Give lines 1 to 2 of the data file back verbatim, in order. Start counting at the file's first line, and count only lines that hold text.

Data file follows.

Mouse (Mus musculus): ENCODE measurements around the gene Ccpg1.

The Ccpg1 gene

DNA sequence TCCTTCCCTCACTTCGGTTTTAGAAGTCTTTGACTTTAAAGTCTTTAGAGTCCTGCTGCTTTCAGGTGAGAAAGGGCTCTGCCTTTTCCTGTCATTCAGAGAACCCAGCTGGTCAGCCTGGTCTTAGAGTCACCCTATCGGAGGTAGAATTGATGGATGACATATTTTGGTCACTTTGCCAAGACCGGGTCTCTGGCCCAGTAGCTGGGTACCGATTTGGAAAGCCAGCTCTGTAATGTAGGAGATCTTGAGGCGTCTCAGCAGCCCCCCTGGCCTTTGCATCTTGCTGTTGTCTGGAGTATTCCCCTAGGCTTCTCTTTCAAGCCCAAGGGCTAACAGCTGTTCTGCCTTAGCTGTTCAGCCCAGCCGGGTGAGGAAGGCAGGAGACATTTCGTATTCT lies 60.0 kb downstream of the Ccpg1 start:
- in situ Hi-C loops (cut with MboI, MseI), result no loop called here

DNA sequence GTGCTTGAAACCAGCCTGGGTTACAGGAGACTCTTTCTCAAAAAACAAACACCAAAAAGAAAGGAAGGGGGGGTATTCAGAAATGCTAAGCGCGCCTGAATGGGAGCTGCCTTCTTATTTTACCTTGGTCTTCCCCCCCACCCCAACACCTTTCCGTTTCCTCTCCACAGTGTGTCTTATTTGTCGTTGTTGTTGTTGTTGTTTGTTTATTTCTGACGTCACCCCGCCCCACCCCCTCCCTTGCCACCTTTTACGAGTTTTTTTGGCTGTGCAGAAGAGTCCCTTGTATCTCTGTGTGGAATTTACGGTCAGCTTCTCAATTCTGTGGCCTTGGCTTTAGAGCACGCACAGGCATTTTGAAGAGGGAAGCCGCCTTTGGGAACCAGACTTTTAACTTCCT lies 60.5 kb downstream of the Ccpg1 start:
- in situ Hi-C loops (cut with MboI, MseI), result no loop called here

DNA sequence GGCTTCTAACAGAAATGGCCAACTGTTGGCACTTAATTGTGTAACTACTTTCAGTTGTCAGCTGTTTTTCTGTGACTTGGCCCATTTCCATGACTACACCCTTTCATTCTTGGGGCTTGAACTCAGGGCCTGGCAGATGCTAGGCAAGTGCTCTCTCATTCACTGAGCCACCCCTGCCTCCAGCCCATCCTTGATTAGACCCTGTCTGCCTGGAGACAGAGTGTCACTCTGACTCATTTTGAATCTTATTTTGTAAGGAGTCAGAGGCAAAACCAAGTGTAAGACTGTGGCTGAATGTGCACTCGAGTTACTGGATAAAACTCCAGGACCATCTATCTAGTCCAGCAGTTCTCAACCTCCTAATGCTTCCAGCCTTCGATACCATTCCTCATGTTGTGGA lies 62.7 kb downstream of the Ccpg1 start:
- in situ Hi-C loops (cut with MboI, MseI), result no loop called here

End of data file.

Mouse (Mus musculus): ENCODE measurements around the gene Ccpg1.

The Ccpg1 gene